A musician from China lay on the operating table while strumming on his guitar, as doctors performed brain surgery on him on Tuesday.
The 57-year-old musician, identified by the Chinese press [link in Chinese] as Mr. Li, was suffering from a rare neurological condition called musician’s dystonia. The disease causes muscle stiffness in sufferers, who gradually find themselves less able to play their instruments like they used to.
Li was required to stay conscious and play the guitar during the operation while doctors monitored electrodes in his brain to see which corresponding neurons were firing in response to the stimulation from playing.
According to China Daily, Li contracted the illness in the ’90s and it got progressively worse before he decided to undergo surgery. The man is from the northeastern province of Jilin, and travelled to the south to Shenzhen in Guangdong for the operation.
Cai Xiaodong, the surgeon who operated on Li, told Southern Daily that Li’s impaired brain function is now stimulated by battery-powered electrodes implanted in his shoulder. The batteries in the “brain pacemaker” last for about 10 years, Cai said.
After the procedure, Li reported that he had recovered 80% of his finger functions immediately, and his doctors say he will reach 100% with rehabilitation exercises.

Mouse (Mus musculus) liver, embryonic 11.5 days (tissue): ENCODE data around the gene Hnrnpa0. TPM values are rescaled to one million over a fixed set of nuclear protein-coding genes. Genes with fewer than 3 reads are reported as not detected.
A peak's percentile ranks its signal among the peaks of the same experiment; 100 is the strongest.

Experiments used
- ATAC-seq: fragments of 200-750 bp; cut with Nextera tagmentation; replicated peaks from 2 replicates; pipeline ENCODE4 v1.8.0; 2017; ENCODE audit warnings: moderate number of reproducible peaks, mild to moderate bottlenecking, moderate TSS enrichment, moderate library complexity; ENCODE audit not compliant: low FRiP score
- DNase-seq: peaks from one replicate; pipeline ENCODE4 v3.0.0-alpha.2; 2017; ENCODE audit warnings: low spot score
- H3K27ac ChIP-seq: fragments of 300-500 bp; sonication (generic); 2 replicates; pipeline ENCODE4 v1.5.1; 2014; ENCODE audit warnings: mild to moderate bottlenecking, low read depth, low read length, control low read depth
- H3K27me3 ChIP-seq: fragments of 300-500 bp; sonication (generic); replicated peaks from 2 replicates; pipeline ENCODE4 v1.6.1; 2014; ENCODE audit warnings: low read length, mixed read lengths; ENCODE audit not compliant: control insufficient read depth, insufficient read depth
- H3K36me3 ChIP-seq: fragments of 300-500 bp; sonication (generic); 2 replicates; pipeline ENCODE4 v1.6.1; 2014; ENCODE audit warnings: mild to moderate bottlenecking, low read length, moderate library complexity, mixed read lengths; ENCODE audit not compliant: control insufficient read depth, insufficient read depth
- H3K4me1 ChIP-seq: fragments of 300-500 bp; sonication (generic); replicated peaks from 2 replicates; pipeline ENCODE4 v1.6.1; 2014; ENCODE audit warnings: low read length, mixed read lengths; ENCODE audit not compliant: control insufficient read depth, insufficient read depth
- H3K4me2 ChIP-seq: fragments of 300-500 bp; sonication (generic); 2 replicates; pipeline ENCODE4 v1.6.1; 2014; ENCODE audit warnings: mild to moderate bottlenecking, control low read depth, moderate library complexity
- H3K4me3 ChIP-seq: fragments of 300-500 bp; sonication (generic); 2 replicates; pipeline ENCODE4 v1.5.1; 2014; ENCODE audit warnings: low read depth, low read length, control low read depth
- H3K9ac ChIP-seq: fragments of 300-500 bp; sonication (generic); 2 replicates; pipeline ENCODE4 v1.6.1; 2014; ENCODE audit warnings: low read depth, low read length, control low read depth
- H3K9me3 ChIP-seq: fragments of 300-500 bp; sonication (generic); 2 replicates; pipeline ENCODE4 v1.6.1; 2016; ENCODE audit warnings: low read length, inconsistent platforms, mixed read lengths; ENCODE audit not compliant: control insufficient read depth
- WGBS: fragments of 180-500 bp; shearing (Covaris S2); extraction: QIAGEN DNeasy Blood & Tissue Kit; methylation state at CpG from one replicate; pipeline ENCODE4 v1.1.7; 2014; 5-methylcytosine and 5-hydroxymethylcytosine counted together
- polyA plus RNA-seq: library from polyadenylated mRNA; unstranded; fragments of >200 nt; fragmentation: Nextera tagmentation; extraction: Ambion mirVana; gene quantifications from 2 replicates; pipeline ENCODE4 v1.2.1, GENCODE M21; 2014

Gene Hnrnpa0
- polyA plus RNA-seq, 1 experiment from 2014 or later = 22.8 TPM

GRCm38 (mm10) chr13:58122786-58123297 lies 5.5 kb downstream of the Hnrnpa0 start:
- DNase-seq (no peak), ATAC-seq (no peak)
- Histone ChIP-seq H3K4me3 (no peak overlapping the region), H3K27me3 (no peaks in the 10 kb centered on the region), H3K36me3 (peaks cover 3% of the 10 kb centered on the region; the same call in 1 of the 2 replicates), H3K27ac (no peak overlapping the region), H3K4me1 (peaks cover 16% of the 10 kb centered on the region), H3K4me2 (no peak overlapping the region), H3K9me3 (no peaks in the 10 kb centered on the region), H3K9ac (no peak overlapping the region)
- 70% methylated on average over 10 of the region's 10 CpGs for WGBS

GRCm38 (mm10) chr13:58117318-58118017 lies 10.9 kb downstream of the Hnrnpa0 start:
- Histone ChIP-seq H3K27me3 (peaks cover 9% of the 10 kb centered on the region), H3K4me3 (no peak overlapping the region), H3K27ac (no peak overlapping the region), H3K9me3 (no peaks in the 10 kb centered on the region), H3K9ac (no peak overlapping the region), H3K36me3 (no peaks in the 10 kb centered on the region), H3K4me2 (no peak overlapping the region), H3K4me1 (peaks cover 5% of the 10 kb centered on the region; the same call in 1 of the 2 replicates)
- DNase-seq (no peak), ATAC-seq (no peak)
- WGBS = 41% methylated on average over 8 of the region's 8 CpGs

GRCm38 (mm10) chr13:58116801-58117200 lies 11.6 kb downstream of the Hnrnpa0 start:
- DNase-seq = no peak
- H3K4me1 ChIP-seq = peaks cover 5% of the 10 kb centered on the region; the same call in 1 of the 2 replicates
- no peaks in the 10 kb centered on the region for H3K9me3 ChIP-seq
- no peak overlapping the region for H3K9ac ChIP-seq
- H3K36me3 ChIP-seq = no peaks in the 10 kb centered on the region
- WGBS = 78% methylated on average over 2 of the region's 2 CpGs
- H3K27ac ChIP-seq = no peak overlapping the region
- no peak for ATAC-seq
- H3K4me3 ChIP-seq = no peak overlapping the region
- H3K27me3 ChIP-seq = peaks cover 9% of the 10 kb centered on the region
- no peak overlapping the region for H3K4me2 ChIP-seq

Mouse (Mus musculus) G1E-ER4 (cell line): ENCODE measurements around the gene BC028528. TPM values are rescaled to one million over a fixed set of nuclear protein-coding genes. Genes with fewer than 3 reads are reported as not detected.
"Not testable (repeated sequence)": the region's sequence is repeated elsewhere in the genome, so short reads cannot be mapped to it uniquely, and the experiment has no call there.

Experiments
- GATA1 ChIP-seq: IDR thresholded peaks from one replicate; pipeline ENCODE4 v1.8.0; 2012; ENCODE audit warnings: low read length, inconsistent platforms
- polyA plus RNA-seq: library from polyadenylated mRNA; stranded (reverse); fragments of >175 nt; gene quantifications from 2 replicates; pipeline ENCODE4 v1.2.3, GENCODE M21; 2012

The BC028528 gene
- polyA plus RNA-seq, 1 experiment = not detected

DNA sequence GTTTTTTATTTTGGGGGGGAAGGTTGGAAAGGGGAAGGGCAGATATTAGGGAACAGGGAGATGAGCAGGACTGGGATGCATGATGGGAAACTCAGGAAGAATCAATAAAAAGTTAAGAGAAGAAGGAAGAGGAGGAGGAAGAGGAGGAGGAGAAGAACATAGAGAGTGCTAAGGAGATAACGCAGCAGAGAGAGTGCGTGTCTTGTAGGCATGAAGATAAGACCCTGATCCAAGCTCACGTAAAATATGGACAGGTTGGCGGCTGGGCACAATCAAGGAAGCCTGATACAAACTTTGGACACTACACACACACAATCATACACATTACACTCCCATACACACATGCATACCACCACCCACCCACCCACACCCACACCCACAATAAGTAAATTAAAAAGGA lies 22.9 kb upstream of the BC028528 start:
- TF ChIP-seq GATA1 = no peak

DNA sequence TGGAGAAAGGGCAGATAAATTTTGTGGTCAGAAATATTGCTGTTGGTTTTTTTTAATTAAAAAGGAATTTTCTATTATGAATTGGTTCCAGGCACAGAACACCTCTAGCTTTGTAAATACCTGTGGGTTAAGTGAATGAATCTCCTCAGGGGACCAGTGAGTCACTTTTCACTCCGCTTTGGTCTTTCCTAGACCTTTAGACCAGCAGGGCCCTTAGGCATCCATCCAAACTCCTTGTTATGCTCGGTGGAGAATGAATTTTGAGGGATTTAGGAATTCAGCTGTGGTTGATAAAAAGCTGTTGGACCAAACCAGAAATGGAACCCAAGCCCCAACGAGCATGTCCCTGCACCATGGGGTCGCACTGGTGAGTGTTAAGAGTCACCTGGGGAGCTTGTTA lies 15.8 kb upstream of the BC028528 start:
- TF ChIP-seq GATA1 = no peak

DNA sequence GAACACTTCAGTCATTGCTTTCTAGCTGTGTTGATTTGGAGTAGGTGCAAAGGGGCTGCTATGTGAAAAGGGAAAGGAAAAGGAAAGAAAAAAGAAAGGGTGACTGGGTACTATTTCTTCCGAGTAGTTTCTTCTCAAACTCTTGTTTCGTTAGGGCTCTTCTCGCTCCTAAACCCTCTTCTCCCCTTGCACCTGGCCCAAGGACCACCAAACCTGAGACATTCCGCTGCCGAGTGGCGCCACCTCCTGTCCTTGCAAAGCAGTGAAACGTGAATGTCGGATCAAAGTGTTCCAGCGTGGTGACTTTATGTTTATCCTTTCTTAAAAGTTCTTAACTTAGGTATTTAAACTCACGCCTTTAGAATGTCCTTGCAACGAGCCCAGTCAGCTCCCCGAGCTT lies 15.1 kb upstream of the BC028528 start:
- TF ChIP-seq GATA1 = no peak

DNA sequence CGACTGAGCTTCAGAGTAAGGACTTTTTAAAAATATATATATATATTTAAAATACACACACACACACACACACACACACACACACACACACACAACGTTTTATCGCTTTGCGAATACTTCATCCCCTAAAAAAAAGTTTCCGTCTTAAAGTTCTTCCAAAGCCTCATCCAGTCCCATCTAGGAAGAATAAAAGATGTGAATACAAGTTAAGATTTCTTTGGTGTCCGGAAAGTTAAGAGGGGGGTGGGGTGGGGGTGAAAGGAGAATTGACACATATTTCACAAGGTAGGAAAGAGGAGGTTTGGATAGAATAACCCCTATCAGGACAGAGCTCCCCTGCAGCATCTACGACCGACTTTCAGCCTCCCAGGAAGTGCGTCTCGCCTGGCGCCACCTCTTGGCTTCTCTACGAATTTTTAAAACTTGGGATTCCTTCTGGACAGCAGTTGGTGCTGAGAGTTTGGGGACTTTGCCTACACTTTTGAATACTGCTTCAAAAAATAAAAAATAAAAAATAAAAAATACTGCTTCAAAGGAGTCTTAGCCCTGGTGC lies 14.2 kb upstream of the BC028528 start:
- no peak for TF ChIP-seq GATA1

While Li is reportedly one of just seven in the world that have been treated for dystonia this way, doctors have used musical instruments in other brain surgeries.
In 2013, a patient suffering from Parkinson’s disease underwent surgery and played the guitar to help surgeons pinpoint where to place electrodes in his brain.
In December 2015, a Spanish musician played the saxophone during brain surgery to remove a tumour. The patient, Carlos Aguilera, needed to play the saxophone in order to indicate to doctors which parts of brain matter to touch, in order to prevent unnecessary damage.
BONUS: Musician beautifully plays the saxophone while having brain surgery
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